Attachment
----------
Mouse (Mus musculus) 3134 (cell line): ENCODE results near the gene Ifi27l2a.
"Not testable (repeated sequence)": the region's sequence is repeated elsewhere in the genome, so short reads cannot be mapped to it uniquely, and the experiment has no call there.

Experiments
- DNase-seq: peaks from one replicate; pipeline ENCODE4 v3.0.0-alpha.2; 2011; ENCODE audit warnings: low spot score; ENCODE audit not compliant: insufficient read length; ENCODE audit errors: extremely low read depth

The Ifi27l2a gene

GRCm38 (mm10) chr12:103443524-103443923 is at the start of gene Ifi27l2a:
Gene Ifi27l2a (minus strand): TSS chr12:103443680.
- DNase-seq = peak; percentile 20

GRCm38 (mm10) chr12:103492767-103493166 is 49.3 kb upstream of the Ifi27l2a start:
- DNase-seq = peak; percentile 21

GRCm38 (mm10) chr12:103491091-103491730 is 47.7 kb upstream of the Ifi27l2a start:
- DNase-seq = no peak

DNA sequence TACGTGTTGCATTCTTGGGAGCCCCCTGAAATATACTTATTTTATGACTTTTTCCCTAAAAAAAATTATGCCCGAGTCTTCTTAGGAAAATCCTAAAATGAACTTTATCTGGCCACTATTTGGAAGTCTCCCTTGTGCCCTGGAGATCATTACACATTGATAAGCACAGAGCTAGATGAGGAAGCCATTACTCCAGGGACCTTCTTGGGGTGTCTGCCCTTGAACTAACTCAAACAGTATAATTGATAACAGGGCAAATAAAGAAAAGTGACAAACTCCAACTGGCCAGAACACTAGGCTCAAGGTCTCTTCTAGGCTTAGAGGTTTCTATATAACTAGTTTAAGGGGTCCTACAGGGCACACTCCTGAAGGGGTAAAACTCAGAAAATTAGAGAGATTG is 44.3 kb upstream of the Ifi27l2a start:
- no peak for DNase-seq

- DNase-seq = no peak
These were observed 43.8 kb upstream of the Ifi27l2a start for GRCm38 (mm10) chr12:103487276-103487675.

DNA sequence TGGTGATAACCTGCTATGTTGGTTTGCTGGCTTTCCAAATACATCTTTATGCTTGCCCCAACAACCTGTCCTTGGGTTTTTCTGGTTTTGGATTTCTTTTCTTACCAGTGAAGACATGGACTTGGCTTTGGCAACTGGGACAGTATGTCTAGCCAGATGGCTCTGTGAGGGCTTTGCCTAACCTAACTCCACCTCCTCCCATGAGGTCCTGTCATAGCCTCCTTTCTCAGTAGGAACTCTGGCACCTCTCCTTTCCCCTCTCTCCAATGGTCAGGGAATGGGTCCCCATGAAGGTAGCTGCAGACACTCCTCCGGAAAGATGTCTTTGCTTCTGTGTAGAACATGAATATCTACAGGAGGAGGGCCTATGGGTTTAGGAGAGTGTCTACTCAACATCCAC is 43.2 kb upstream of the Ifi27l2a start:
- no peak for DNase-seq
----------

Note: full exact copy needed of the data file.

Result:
Mouse (Mus musculus) 3134 (cell line): ENCODE results near the gene Ifi27l2a.
"Not testable (repeated sequence)": the region's sequence is repeated elsewhere in the genome, so short reads cannot be mapped to it uniquely, and the experiment has no call there.

Experiments
- DNase-seq: peaks from one replicate; pipeline ENCODE4 v3.0.0-alpha.2; 2011; ENCODE audit warnings: low spot score; ENCODE audit not compliant: insufficient read length; ENCODE audit errors: extremely low read depth

The Ifi27l2a gene

GRCm38 (mm10) chr12:103443524-103443923 is at the start of gene Ifi27l2a:
Gene Ifi27l2a (minus strand): TSS chr12:103443680.
- DNase-seq = peak; percentile 20

GRCm38 (mm10) chr12:103492767-103493166 is 49.3 kb upstream of the Ifi27l2a start:
- DNase-seq = peak; percentile 21

GRCm38 (mm10) chr12:103491091-103491730 is 47.7 kb upstream of the Ifi27l2a start:
- DNase-seq = no peak

DNA sequence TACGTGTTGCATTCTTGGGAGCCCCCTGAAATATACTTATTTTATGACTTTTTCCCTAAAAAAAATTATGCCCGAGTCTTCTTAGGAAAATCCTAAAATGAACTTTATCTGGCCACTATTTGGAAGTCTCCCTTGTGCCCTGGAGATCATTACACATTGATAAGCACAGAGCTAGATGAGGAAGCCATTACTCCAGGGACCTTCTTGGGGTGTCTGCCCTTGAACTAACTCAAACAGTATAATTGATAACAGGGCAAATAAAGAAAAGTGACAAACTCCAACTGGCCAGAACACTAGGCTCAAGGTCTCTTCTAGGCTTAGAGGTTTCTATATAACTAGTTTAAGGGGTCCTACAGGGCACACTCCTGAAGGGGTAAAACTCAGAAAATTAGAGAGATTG is 44.3 kb upstream of the Ifi27l2a start:
- no peak for DNase-seq

- DNase-seq = no peak
These were observed 43.8 kb upstream of the Ifi27l2a start for GRCm38 (mm10) chr12:103487276-103487675.

DNA sequence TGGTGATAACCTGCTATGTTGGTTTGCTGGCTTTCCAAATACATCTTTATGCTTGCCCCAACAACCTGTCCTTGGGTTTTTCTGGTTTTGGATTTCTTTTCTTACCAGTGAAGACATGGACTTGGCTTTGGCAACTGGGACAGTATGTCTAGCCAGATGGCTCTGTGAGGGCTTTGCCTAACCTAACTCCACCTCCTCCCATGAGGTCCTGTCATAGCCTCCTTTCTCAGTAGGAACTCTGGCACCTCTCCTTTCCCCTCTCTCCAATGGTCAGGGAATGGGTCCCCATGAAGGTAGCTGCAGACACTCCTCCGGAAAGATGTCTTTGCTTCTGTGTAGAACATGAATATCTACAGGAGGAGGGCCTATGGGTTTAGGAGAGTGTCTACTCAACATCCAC is 43.2 kb upstream of the Ifi27l2a start:
- no peak for DNase-seq